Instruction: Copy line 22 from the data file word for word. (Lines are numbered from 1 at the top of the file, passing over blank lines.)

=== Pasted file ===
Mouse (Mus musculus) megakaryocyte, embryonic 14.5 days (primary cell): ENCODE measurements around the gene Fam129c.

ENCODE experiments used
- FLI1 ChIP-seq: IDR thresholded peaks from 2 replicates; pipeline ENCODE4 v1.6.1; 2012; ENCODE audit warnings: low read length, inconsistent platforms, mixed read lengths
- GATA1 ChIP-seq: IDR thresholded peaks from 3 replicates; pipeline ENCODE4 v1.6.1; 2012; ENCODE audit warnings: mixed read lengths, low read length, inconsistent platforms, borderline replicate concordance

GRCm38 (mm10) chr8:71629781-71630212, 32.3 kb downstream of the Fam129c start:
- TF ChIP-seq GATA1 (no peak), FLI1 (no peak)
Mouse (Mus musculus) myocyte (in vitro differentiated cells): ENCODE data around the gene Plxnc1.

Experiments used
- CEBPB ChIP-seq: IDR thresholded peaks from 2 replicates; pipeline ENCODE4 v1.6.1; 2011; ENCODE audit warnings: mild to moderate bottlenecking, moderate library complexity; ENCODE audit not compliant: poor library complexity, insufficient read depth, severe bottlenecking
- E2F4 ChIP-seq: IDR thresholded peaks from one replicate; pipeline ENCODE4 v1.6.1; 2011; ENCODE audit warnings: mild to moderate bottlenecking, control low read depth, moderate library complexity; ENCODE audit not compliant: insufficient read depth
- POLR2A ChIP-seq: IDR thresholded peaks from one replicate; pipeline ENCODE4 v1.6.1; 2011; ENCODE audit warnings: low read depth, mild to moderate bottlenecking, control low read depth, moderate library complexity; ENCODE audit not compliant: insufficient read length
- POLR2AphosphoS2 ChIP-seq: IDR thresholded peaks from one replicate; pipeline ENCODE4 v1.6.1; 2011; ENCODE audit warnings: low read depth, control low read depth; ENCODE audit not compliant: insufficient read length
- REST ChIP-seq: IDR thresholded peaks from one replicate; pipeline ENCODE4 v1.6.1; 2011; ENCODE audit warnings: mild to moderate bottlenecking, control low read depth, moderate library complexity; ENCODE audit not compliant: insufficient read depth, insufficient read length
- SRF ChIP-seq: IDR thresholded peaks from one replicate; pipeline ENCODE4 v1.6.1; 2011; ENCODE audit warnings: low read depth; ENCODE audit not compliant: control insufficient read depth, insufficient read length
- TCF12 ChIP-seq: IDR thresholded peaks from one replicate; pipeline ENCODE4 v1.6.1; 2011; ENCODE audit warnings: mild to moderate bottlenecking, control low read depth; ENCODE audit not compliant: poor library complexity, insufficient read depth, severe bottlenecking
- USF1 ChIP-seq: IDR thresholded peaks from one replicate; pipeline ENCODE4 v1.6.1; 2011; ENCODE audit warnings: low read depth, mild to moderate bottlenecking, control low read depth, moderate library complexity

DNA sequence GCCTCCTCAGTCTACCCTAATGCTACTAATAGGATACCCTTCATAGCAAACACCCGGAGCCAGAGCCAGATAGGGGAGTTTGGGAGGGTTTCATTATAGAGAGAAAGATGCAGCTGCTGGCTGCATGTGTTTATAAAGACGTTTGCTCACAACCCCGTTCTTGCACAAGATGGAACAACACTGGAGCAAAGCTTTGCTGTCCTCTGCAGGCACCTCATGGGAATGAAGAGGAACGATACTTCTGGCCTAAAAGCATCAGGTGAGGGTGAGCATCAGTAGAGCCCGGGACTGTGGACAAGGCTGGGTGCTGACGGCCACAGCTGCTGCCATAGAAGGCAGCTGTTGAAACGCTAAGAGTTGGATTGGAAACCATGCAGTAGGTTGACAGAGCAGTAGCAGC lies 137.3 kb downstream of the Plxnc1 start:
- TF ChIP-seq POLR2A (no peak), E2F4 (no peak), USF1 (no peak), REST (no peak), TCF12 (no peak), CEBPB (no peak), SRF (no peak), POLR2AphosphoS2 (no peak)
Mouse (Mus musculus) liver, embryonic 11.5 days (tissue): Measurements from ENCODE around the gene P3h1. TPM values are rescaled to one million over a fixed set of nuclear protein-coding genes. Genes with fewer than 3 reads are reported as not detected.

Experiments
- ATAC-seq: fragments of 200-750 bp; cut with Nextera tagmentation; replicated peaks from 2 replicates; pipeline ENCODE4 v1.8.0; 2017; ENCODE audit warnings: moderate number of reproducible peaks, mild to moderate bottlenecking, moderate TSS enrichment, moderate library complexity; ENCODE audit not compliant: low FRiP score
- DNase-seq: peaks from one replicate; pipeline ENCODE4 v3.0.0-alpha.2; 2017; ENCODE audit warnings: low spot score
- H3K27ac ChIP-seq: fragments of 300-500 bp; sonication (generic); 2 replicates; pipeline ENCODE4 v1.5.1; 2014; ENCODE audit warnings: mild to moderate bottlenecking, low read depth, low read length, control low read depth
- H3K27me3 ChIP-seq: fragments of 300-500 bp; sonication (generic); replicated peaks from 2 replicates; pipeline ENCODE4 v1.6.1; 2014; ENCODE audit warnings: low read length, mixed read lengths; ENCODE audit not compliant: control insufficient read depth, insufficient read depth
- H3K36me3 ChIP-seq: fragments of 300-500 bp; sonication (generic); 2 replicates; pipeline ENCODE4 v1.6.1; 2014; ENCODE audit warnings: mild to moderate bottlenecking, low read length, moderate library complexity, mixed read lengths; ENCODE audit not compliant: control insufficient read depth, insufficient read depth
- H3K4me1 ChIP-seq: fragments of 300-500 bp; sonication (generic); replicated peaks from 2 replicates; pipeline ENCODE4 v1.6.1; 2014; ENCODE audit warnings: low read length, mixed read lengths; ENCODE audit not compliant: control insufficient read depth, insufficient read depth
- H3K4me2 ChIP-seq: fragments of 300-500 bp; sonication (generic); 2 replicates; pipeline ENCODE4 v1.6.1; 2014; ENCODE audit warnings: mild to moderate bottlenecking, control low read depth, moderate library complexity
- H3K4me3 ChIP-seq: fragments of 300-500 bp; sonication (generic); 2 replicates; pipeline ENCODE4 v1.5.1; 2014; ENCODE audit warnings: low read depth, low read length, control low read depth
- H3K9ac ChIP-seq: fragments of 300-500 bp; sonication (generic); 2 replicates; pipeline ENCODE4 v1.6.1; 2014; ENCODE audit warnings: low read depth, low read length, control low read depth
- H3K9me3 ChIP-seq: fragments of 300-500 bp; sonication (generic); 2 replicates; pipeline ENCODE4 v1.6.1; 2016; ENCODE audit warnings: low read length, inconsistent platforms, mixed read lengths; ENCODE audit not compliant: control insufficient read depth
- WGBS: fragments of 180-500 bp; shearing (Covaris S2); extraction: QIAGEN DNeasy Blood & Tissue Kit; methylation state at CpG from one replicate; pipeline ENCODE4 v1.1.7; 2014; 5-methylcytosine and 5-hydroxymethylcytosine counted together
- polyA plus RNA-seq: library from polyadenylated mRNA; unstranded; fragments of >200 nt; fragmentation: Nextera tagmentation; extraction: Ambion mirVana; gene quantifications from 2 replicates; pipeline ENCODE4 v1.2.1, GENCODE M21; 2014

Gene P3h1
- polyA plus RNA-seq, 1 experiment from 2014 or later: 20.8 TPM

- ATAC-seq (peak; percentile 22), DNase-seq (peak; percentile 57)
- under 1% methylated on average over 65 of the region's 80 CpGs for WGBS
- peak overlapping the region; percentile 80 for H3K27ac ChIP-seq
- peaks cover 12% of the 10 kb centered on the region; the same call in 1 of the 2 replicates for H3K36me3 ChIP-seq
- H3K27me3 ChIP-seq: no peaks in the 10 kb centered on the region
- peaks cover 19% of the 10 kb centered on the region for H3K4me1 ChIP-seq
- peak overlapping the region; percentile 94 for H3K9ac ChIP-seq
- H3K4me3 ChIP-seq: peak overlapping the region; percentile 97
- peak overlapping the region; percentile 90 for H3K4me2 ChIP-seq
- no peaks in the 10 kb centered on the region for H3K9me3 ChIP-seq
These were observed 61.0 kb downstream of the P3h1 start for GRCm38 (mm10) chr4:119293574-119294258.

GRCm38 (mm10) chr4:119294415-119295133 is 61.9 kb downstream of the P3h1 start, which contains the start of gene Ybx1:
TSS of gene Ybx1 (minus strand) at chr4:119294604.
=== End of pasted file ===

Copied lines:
- DNase-seq: peaks from one replicate; pipeline ENCODE4 v3.0.0-alpha.2; 2017; ENCODE audit warnings: low spot score